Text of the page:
Roc Nation’s hip hop artist, Jermaine Cole, internationally known as J. Cole to his dedicated fans, performed Thursday evening – as a part of “The Sideline Story” tour – in Bloomsburg University’s Nelson Field House. While traveling from city to city and performing at different campuses with his talented band (a guitarist, drummer, two pianists) and DJ Dummy, J. Cole consistently keeps an accurate and inspirational stage presence. He has sold more than 200,000 copies of his debut album “Cole World: The Sideline Story” solely in the first week, with three other successful mix tapes underneath his belt. The Grammy nominated rapper, producer, writer, college graduate and alley hoop worthy basketball player is sure to stand by his motto: “My story ain’t the only one I’m tryna tell.”
With the sincere help of his management team, I was able to conduct a brief ten minute interview with J. Cole post-show. As I chatted with the musicians and his friends on the bus, the man of the hour finally arrived. “I apologize, I was back there grubbing on some hot wings,” he said jokingly. By this time, he was relaxed; hence the black Jordan sweatshirt and blue ball shorts. This interview was far from structured. We sat on his tour bus couch and began to talk.
When did you develop your passion for music?
“I was always a fan of music. My mom said I used to always sing the hottest songs. I remember first liking Michael Jackson and Bobby Brown – shout out to Bobby. It’s also an honor to be able to associate and work with Jay Z.”
Two hours before the show, J. Cole warmed up with a brief game of basketball. While practicing his jump shot and layup, the BU event staff, technical crew and concert committee continued to organize the stage and lighting. Outside waited a long line of excited fans. By 6:45 p.m., the doors opened. Cole was now backstage, mentally preparing himself for the show. As t-shirts were sold and Ben & Jerry’s ice cream was served, the gym filled up almost instantly. Current BU students, alumni and fans from the surrounding areas were more than anxious to see their favorite artist perform – an artist with a story quite similar to theirs.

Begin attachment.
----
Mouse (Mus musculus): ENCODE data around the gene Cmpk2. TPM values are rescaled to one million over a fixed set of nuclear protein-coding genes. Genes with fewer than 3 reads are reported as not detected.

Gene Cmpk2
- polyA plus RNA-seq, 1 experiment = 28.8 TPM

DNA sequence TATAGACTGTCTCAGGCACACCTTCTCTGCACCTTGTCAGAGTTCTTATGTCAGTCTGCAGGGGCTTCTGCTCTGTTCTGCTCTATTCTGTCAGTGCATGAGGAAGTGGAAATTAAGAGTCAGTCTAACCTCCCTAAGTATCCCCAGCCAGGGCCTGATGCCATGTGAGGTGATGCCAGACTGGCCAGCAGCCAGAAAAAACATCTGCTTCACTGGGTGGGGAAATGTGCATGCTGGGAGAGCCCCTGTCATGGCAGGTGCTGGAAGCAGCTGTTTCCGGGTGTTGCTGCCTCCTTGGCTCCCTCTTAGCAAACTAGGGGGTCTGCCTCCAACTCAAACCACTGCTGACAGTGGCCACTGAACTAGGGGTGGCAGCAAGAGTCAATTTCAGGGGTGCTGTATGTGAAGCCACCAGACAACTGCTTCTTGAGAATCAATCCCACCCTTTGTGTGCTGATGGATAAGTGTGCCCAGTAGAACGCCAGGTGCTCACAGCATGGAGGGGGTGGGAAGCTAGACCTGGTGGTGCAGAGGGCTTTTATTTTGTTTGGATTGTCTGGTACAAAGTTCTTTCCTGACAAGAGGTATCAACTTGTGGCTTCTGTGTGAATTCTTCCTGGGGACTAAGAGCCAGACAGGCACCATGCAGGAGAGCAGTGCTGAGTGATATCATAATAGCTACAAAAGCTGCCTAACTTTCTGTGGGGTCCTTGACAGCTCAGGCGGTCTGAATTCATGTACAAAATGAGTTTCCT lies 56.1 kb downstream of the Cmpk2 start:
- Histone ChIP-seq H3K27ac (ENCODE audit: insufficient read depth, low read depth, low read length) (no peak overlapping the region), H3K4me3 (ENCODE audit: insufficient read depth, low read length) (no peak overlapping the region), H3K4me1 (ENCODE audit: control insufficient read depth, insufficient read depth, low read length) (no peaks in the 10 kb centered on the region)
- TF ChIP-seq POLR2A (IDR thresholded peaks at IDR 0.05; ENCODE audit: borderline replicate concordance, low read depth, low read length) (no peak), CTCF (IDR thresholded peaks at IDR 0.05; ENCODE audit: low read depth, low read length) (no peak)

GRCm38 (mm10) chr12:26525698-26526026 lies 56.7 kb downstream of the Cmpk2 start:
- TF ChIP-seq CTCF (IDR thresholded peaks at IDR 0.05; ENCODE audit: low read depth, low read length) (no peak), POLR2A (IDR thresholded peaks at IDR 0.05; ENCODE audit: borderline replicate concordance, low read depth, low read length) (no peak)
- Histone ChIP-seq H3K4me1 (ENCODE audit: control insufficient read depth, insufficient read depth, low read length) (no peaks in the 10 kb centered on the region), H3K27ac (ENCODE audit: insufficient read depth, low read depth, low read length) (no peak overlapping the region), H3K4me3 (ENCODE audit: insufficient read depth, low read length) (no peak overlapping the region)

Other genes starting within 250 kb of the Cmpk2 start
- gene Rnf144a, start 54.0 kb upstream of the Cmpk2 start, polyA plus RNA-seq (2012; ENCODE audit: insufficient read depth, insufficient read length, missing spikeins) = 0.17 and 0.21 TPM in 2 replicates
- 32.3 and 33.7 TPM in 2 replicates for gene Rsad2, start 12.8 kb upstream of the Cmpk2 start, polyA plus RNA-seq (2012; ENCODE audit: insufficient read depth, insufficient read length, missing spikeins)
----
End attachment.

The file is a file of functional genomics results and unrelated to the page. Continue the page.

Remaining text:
Tell me a little bit about your college years at St. John’s University…
“Man, it was the best; I want go back right now. I’m coming from Fayetteville, North Carolina going to New York City; a small town to the biggest city. I never had any girls in my neighborhood growing up but there were girls right in the same building and the next floor. I started out as a Computer Science major and realized that wasn’t for me, so then I switched to Communications.”
“I’ve always been good at juggling things. Even in high school, I was doing music, playing ball, I had a job, and still went out to the club. In college, it was no different, I was living life. I did get caught up the first two years. I was still doing music but it was halfway. The summer after my sophomore year is when it kind of clicked back. I was like ‘Oh man, don’t forget why you came up here.’ That’s when I got more focused and began doing music more regularly. I tried to do it every day or at least four or five times a week.”
Another hour passed by and the lights began to dim. Big K.R.I.T, the opening performer, kept the crowd lively with his energetic introduction. BU students and hundreds of others couldn’t wait to see those five letters in bright lights: J. Cole. By 8:05 p.m., he stepped on stage, wearing classic Jordan sneakers and a custom-made “JC” letterman jacket. His fans cheered as he performed “Who Dat.” Working closely with artists such as Jay Z, Beyonce, Drake, Missy Elliot and Trey Songz, has easily made the question “who dat?” an understatement. Now we ask, who doesn’t know who he is?
Now that you’re deeply involved in the music industry, did you expect everything to fall in place the way it has?
“No, I didn’t know how it would happen. I didn’t have any expectations. All I ever wanted to really do was the music. I thought I would get signed by the time I was eighteen or nineteen… it definitely took awhile.”
The concert continued with other hit singles including “Work Out.” Before the song was played, he ran off stage returning in a maroon and gold Bloomsburg University sweatshirt. The crowd went wild. He performed the other platinum hits, “Can’t Get Enough,” “Mr. Nice Watch,” “Nobody’s Perfect,” “In the Morning” and “Lights Please.” Once the concert ended, Cole greeted his front row fans, from left to right, showing his appreciation and love.
As a graduate, what can you say to current students who are struggling with a passion of theirs and debating on the future?
“Man, I just say go for it while you’re young. Take a chance. If you have some type of passion, go for it all early rather than being 34 or 35 saying ‘Damn, I wish I would’ve went for my writing career or acting career.’ Worse comes to worst, you can always crash at mom’s crib. You have your whole life to get old.”
Once the interview was complete, I handed J. Cole the green Bloomsburg University wristband on my wrist as a token of my gratitude. Bloomsburg University truly appreciates such a phenomenal concert. Continue the support by following him on Twitter @JColeNC!